This is Part 4 of All About Jewelry Wire. Last week, we talked about wire gauges, wire hardness, and different jewelry wire shapes, and today we’re going to dive right in to the topic of jewelry wire materials.
Jewelry wire, along with jewelry findings and other notions, are offered in a wide variety of materials. From precious metals like gold and silver to inexpensive base metals and plated options – the range is dizzying. We are just going to cover a few of the basics, which I feel are the most often used materials in jewelry making. This is not an exhaustive list, by any means, but I know you’ll find it helpful!
First, it’s important to remember that not all metals behave the same way – some are much softer than others and therefore will not hold up for certain applications. (See All About Jewelry Wire Part 2: Wire Hardness for more information.) Also, remember from our discussion about gauge measuring systems that not all materials are sized according to the same gauge system.
Jewelry Wire Materials
Sterling Silver is an alloy consisting of 92.5% pure silver and 7.5% copper. Pure silver is very soft, so it is mixed with other metals to create a stronger material. (Mixing metals like this produces what is called an ‘alloy’.)
Pure silver is a non-reactive material, so generally when someone has an allergy to sterling silver it is due to the copper content of the metal. The copper is also the reason sterling silver tends to tarnish – over time, copper reacts with oxygen and releases oxidation on the surface of the material, which is also known as patina. Storing your sterling silver (and copper) in ziploc bags or other containers will slow down the oxidation process and preserve the shininess of your metals.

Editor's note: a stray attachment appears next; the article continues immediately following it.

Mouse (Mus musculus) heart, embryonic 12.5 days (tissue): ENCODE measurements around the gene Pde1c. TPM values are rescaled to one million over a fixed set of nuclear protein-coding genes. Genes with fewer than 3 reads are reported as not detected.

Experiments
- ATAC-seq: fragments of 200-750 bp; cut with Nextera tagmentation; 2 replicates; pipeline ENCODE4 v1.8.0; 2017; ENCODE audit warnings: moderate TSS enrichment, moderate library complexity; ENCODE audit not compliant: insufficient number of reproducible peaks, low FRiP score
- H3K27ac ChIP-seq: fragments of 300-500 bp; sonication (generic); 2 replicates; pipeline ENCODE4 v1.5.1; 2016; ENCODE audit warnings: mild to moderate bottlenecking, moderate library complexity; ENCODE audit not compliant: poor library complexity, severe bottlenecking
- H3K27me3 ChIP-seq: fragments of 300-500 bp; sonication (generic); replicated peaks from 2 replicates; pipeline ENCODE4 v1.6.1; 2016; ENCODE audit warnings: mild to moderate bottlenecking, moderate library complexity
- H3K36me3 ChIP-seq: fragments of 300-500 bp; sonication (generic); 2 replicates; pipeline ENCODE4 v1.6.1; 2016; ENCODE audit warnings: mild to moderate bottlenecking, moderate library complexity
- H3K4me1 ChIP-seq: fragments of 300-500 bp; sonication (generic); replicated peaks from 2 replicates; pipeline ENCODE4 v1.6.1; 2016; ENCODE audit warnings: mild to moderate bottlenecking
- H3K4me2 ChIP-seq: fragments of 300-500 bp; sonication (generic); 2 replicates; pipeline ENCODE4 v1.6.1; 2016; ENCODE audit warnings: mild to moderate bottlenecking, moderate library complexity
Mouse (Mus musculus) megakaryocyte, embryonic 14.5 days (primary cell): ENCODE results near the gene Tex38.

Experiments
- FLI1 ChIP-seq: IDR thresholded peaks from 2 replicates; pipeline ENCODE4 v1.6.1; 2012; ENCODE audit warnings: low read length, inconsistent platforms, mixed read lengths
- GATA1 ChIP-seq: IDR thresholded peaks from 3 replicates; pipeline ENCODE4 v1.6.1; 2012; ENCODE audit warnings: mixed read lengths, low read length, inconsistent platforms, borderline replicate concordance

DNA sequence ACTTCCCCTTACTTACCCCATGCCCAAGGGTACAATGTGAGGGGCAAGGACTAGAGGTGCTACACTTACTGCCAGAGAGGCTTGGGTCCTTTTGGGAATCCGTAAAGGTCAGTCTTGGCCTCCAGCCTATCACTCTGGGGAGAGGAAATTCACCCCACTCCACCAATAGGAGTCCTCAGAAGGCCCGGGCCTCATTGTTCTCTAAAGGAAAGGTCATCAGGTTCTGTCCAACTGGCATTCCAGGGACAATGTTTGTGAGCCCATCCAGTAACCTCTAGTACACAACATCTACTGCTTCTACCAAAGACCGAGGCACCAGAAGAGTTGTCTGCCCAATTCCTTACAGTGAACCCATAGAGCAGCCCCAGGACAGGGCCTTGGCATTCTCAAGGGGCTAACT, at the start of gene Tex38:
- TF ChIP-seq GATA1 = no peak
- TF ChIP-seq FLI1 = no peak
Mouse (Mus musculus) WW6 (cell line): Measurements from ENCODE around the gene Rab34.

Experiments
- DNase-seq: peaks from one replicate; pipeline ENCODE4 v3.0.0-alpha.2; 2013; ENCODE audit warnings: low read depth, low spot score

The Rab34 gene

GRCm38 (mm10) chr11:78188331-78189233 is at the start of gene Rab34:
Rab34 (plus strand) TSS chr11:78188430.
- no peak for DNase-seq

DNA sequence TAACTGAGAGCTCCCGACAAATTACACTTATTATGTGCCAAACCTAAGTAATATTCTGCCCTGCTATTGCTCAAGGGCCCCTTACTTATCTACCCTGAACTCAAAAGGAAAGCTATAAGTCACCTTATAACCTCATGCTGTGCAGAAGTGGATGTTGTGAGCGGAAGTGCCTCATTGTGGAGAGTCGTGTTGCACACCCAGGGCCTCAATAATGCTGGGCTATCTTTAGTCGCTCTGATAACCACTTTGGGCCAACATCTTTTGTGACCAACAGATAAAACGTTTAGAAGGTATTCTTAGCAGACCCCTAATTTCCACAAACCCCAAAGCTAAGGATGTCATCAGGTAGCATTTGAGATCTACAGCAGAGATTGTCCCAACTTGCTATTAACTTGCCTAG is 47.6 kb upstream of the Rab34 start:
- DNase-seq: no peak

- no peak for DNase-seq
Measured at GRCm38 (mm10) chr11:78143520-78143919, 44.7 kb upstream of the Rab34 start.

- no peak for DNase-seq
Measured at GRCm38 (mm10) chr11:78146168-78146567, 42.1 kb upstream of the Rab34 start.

Fine Silver is 99.9% pure silver. This is actually the purest form of silver available, due to the trace impurities which occur naturally in the silver molecules. Fine silver is more expensive than sterling silver, and it is also much softer. Remember, pure silver is non-reactive, which means it is less likely to cause an allergic reaction for sensitive individuals, and that it also doesn’t tarnish!
Silver Filled and Gold Filled materials are made by bonding a layer of sterling silver or 14K gold onto a base metal core, which is usually a brass alloy. Silver or gold filled metal is much more valuable than plated material, because the layer of precious metal is much much thicker than the microscopic film on plated metals. There is 100 times more gold or silver in gold- or silver- filled jewelry than the plated varieties of each.
Working with silver filled and gold filled wire is mostly the same as working with sterling silver or karat gold wire, except that the filled material cannot be sanded too much or hammered too thinly or the layer of brass will be exposed. Simply working with your pliers or gently polishing the metal won’t cause the gold or silver to come off, as is often the case with silver plated wire.
For silver filled: the thickness of the layer of silver is denoted with a fraction, either 1/20 or 1/10, referring to the ratio of silver to brass by weight, which is 5% or 10%. So, 1/10 silver filled has a thicker layer of silver than the 1/20 variety. For gold filled: the ratio of gold to brass is 5% by weight but is denoted as 14/20 or 12/20 to denote the karat value of the gold (either 14k or 12k, respectively.)